For many people, the belief that enough rules, enforced with extreme prejudice if necessary, will create that perfect world that they so deeply desire.  Was this price you are willing to pay for their perfect world?

13 thoughts on “Children, Naked, Because Rules

  1. RR

    They could always strip search the prisoner afterwards instead. Though that might be too late if it’s a weapon transfer or a consumable item.

    1. SHG Post author

      It might not be a perfect solution, but it’s far better than stripping children. And while I’m not certain about California, strip-searching inmates after contact visits is routine already.

  2. morgan sheridan

    The requirement to strip search children is absolutely deviant. Not only does it traumatize them at the site of the search, it will give the bad actors among the prison guards opportunity to choose children and teens upon whom they can prey outside the prison. There is no good that can come of this deviant practice. This is effectively a generational punishment as well. Not only is the parent punished through imprisonment, but the child is punished because of having a parent in prison.

    1. The Real Peterman

      I understand the urge to keep contraband out of prisons, but when someone’s proposal to do so is “let’s strip search kids” there is obviously something wrong with that person. Maybe we need to drug test lawmakers.

        1. Patrick Maupin

          Sure it will, if you set the mandatory minimum high enough. Get rid of all the jailers too stupid to score the high quality stuff.

  3. David M.

    When I was 17 and thinking about studying law, I spent a couple of weeks following my aunt, a German judge, around. One time, her duties took her to check up on a prisoner. My first time going to prison! I remember walking into the building, standing there in my little suit, and just marveling at how exactly the place resembled a college dorm, right down to the lame two-tone color scheme they’d used to paint the walls. The bars on the windows were the only thing out of place.

    No intrusive security. Nothing, we just went straight up. The prisoner was a little wiry guy wearing his own clothes. He’d decorated his cell (which was dorm room size, and all his own) a little, and he seemed pretty cheerful. That’s understandable, because those guys are given both educational opportunities of all kinds and a lot of freedom. The prison staff undergo training until they basically double as social workers, so they’re usually around to lend a helping hand if something’s up. The guard who opened the prisoner’s cell knocked first.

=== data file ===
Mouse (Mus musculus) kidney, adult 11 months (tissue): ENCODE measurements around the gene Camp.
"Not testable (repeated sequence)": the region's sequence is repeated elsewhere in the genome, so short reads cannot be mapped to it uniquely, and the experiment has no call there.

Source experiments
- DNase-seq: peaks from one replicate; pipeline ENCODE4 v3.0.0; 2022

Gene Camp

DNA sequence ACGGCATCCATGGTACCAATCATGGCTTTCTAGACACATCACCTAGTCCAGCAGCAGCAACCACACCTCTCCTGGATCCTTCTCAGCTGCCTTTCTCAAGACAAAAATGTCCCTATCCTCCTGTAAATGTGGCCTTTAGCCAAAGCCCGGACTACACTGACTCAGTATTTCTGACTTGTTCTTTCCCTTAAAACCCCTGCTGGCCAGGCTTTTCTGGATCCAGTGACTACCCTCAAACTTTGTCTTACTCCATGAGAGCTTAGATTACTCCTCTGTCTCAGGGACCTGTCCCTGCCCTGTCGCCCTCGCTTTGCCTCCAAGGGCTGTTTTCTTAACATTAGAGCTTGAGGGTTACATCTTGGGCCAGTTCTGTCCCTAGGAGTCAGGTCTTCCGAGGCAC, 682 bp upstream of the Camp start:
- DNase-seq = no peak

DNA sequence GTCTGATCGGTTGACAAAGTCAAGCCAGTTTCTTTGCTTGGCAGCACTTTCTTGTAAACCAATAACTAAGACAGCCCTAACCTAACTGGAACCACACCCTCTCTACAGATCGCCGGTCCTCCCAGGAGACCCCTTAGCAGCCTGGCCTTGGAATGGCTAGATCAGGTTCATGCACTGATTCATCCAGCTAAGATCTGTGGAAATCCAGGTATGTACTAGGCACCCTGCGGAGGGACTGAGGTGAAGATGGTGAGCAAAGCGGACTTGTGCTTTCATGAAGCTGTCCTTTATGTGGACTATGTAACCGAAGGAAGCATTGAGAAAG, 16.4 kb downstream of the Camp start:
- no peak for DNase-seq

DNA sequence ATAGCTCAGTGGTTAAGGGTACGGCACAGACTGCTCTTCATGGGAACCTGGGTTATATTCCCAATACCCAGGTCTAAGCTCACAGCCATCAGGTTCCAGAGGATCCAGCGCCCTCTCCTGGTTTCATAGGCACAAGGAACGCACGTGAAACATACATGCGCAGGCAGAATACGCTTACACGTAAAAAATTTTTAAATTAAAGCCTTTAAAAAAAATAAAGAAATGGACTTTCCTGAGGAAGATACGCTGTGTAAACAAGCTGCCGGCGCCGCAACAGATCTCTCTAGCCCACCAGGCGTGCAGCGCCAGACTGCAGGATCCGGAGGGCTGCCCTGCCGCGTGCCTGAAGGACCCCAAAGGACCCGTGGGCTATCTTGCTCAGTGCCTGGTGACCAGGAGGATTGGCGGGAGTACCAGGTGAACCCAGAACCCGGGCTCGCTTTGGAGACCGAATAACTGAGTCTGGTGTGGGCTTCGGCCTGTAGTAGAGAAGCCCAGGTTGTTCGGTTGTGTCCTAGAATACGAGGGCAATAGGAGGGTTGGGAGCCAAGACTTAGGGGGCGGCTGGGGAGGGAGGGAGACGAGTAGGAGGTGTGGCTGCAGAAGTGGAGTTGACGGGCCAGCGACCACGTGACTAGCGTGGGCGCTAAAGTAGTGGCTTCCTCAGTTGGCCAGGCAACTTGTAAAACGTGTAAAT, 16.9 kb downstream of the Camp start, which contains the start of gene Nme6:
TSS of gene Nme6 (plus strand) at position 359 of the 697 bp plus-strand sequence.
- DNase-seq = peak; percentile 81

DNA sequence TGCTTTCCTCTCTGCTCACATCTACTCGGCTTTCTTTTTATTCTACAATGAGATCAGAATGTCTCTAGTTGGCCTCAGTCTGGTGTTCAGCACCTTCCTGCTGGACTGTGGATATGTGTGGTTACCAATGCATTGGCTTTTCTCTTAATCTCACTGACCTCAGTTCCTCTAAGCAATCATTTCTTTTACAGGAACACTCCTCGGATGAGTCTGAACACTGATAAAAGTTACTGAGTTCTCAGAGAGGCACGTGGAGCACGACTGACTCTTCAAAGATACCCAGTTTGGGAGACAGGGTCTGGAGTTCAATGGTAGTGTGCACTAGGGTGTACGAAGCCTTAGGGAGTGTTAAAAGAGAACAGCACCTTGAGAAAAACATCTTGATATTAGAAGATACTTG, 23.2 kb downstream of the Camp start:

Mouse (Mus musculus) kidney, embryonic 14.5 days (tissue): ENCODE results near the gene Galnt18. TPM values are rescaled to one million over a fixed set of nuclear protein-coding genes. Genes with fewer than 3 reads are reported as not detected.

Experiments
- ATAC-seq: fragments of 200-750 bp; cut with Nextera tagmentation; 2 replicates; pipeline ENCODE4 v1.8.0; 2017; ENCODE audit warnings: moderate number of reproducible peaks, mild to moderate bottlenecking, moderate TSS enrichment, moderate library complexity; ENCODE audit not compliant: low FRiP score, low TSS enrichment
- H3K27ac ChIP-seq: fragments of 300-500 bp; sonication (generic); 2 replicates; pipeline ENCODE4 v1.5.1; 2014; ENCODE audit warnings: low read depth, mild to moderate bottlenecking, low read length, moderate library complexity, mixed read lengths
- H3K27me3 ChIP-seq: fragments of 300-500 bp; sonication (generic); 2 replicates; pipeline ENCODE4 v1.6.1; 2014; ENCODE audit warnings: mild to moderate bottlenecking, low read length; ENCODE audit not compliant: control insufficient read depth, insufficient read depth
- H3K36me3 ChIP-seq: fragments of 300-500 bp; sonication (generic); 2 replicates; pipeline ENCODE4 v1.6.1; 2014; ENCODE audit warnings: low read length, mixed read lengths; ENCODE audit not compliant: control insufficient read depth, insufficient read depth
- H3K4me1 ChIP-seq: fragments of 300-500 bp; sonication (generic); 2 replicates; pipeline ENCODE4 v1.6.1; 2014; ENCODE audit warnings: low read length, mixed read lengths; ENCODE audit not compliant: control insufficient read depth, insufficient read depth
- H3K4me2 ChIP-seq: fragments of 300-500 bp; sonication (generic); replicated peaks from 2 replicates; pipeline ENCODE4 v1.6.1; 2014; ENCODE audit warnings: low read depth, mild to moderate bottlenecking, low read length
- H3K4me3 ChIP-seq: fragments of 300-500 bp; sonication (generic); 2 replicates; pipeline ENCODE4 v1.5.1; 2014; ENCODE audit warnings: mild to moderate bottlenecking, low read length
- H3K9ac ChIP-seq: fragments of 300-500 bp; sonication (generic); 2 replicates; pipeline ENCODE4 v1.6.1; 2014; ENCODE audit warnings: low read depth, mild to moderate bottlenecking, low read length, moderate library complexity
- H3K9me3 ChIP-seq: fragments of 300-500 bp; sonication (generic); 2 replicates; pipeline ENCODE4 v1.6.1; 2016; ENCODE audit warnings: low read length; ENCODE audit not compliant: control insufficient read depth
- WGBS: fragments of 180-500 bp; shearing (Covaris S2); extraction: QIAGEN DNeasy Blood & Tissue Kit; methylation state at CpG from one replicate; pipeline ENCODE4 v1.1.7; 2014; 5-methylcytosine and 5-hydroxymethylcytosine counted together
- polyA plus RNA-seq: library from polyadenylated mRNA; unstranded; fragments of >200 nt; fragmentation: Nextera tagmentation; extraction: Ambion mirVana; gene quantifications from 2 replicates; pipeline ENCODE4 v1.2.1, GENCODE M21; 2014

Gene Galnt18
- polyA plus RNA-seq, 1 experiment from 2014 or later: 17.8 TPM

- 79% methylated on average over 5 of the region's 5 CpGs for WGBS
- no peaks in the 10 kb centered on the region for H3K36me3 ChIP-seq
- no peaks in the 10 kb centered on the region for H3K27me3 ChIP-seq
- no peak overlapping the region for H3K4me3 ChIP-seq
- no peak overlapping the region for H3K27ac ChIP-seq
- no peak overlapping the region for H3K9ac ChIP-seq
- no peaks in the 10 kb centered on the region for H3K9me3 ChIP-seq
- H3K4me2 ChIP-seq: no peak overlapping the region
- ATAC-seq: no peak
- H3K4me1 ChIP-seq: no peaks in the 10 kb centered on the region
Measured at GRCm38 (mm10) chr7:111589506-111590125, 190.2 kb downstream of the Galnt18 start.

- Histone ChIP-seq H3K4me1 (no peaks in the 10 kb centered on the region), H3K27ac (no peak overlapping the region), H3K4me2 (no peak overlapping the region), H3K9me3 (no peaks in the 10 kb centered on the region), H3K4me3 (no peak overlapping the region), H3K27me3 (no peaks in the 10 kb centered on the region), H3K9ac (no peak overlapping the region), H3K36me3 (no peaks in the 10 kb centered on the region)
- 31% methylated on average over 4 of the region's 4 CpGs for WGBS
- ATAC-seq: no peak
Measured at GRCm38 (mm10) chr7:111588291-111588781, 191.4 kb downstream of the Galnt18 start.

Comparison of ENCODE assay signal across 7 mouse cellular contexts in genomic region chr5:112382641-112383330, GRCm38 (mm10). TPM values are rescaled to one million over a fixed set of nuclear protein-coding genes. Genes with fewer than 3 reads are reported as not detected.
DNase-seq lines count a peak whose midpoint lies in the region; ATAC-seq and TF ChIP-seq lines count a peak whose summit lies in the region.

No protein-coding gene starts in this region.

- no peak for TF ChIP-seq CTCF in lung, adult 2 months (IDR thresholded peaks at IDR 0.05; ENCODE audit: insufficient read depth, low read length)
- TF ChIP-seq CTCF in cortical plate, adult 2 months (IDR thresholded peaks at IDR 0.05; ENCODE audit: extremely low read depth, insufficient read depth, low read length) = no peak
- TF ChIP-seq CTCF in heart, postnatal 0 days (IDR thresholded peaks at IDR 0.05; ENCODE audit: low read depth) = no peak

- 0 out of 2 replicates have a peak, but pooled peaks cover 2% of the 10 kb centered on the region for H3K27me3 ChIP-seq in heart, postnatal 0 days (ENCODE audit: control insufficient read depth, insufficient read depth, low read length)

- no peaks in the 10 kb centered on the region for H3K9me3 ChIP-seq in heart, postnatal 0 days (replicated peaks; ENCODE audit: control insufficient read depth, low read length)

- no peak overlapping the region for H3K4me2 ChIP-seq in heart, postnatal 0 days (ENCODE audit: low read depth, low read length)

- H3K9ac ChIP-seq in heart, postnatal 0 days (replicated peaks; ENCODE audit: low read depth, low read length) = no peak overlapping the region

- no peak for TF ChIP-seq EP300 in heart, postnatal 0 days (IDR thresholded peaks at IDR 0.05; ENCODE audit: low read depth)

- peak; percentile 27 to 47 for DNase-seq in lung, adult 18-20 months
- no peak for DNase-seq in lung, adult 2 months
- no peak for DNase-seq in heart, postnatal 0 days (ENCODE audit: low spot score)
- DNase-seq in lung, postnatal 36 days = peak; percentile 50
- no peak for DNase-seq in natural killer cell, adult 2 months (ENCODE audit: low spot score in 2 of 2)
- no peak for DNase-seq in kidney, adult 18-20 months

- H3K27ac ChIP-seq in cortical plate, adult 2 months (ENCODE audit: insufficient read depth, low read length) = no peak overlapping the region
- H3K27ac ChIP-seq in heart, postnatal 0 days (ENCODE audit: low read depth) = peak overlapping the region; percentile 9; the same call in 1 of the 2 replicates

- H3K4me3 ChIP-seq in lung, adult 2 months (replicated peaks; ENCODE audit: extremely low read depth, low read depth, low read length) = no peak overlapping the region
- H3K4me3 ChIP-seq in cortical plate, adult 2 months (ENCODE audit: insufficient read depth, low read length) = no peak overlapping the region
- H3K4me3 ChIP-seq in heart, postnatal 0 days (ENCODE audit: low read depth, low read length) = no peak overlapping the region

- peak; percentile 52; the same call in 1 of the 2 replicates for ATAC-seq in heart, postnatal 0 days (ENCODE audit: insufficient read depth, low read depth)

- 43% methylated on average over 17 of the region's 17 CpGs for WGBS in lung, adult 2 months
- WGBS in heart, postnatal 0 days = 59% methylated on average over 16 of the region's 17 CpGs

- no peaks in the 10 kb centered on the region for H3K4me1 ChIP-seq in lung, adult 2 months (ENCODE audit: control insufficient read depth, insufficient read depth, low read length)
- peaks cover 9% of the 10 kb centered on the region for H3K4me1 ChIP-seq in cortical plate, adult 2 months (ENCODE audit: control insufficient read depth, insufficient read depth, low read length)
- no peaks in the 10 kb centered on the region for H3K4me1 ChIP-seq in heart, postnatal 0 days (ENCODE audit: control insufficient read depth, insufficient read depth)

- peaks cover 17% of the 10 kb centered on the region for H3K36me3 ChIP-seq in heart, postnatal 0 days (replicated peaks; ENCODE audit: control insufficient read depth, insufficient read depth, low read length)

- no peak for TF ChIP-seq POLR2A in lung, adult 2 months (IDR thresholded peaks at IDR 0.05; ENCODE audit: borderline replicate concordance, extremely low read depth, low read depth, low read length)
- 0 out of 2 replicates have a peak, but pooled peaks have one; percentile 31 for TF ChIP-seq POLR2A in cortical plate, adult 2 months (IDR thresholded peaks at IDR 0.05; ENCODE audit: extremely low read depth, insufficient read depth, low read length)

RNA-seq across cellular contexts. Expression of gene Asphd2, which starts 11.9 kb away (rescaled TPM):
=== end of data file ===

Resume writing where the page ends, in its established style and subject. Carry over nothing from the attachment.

All that effort put into treating prisoners like people had a strange effect, at least on me – I understood that the prisoner we were visiting was a person. Just that, no more. Perhaps it’s that antagonistic, dehumanizing war-on-crime-and-therefore-criminals mindset, as much as anything, that makes strip-searching children sound good to those California bureaucrats.

  4. Tim Cushing

    Drugs and other “contraband” are also illegal to possess on school grounds, but I don’t see anyone suggesting all students be strip-searched (pending a dog’s nod) at school entrances. But apparently it’s ok if it involves a prison because fuck those guys, if they didn’t want their kids strip-searched, they shouldn’t have committed criminal acts. They’ve already dehumanized the incarcerated. Now, they’re coming after their kids.

    1. SHG Post author

      I’m really hoping your brilliant substantive comment was cut short because your margarita slipped and your finger hit the wrong button. Right? Right?!?

  5. Marc R

    It’s already painful enough for kids to visit. I think any CDL can say this with authority; think about your own visits to prison to visit clients. The prisons don’t try to make it uncomfortable for lawyers but going to state prison is a step up in painfulness than county jail. State prisons have this Dostoyevskian vibe to them where I get nauseous with empathy visiting clients the status quo wants to keep locked up forever. So imagine these aren’t clients but it’s your flesh and blood. Now imagine you’re a child. It’s not the prison’s fault the inmate has visitors coming to see him. They didn’t lock the inmate up. But either you don’t allow family visits at all or you do them with a semblance of dignity. Just like you don’t lock people up 24/7 in isolation with just bread and water, you have to allow their family dignity if you want the system to last. How long until inmates strike and forbid their families to visit so long as this policy is in place? Then what happens with unhappy, dehumanized inmates who think they have nothing to lose in long-term sentences? With the TSA at least all kids do it regardless who daddy is; here the kids seem particularly singled out because they chose to born to the wrong mom or dad.